USMCA: What You Need To Know
Following more than a year of negotiation, the U.S., Canada and Mexico reached a final agreement on a revised North American Free Trade Agreement in early October. The new deal, named the U.S. Mexico Canada Agreement, still has some hurdles to face before it can be implemented, but analysts say it’s a net positive for all of agriculture, especially dairy.
“It’s good for all of ag,” Agriculture Secretary Sonny Perdue told AgriTalk host Chip Flory. “From a [market] access [standpoint], we've locked in those markets. Canada and Mexico are in our top three [export markets] year-by-year. So these are very important markets to our overall ag industry. We talk a lot about dairy, about poultry access and the wheat grading. But actually, it's very, very encouraging for all of agriculture.”
Tom Vilsack, CEO of the U.S. Dairy Export Council and former U.S. Secretary of Agriculture, said the deal can assure farmers that the U.S. won’t be pulling out of the U.S. or Mexico anytime soon.
“We're going to have a trilateral agreement and that should stabilize and strengthen the market over time,” he said. In addition, he said one of the best benefits of completing the deal is that it will free up people who've been negotiating on this agreement to focus on getting those retaliatory tariffs lifted, which still are a bit of a burden and “perhaps enable us to sort of refocus our attention on China and bilateral trade discussions with Japan, UK and the EU.”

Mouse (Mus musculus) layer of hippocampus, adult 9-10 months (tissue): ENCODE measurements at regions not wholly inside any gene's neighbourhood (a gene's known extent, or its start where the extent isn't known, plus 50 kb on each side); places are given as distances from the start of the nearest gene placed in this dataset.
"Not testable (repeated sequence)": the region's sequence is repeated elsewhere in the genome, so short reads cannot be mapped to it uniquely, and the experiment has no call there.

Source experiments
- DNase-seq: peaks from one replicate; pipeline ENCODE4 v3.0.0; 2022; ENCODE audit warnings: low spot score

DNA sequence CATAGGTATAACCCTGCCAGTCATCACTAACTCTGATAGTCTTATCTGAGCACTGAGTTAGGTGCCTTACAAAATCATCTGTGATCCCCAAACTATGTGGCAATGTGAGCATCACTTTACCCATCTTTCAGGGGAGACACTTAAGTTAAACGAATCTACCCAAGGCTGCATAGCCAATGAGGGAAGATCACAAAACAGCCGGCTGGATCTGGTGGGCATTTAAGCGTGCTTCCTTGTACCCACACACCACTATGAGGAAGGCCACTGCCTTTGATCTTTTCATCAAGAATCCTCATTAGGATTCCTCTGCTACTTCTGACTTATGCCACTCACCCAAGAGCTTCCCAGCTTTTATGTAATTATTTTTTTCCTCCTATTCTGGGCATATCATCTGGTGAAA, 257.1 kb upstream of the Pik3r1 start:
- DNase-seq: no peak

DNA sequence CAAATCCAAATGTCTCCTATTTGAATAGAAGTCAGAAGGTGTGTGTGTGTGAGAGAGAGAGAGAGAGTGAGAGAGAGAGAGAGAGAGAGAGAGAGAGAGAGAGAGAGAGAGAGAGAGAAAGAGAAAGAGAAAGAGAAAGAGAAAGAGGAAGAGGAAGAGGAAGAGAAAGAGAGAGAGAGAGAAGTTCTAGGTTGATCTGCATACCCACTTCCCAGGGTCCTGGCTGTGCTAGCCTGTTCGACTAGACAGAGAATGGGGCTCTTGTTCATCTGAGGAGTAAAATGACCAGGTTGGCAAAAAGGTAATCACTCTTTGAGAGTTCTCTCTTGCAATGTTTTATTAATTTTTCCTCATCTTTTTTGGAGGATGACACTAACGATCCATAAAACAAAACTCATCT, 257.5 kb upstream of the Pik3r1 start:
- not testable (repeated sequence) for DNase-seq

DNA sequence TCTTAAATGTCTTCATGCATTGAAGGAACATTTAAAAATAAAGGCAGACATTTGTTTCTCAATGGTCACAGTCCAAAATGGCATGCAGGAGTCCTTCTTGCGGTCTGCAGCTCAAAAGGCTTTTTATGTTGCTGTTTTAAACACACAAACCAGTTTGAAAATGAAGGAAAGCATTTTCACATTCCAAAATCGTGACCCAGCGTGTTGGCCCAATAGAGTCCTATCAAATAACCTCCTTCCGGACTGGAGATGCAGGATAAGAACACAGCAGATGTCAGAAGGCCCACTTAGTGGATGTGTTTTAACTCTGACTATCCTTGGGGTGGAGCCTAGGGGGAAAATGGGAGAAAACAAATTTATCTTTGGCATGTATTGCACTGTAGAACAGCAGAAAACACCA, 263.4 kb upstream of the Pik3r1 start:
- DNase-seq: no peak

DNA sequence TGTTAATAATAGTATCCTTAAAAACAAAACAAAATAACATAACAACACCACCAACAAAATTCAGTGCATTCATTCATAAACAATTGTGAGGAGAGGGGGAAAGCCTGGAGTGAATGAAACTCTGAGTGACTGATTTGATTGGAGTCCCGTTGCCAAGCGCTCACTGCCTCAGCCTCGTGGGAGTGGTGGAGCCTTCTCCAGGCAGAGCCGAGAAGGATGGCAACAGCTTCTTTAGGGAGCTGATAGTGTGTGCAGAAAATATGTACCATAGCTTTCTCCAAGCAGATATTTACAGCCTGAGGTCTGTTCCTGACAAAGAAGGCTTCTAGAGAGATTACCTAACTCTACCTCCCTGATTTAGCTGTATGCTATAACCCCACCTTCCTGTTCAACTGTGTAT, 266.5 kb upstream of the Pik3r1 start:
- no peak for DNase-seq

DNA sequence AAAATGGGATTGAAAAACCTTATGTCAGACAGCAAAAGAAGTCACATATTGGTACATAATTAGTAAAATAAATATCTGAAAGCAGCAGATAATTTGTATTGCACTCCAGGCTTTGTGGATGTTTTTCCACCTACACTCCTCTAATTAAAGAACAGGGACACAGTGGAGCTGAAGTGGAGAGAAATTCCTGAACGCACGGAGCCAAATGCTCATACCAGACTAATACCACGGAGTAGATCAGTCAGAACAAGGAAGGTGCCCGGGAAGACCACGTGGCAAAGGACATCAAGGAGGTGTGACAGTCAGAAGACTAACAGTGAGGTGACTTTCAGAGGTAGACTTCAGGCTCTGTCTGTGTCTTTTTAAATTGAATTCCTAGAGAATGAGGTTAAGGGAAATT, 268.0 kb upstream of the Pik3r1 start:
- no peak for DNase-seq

According to Perdue, dairy was the toughest issue to work out with Canada. He says deadlines are what ultimately got Canada to agree to U.S. demands.
“I think this agreement’s always been extremely important to Canada, and people in this business work on deadlines,” he explained. “It was early deadlines that got this done. Obviously, you're aware that the dairy industry was a very real issue for Canada. They held out and to his credit, Ambassador Lighthizer, at the instruction of President Trump, held strong and we got to a better agreement than TTP and better, much more access than we had under the current NAFTA.”
Dairy access into Canada is one of the trophies of this deal for the U.S.
“The Mexican market continues to be preserved for dairy, it’s our No. 1 market, again, subject to the retaliatory tariffs being lifted,” he explained. “It’s good news in terms of new market access in Canada. You know, the reality is, I think the expectations were that the market access would be a little bit greater than it was, but it's certainly better than TTP.”
However, Vilsack warned implementation will determine how good the deal actually is.
“We don't really know precisely how this is going to work, because the quota is basically spread over a number of products. And depending upon the demand for those products that may or may not be significant,” he said. “That's why we're just going to have to have a wait and see attitude. The same thing is true with the elimination of Class 7. That was obviously good news and is something that dairy industry requested the administration to focus on. But in place of Class7, we now have a new pricing system that provides for the use of an applicable Canadian allowance. We're not quite sure precisely what that means, whether or not that can be something that can be changed from year to year and time to time. If so, it could potentially create mischief in the future. But we'll have to wait and see.”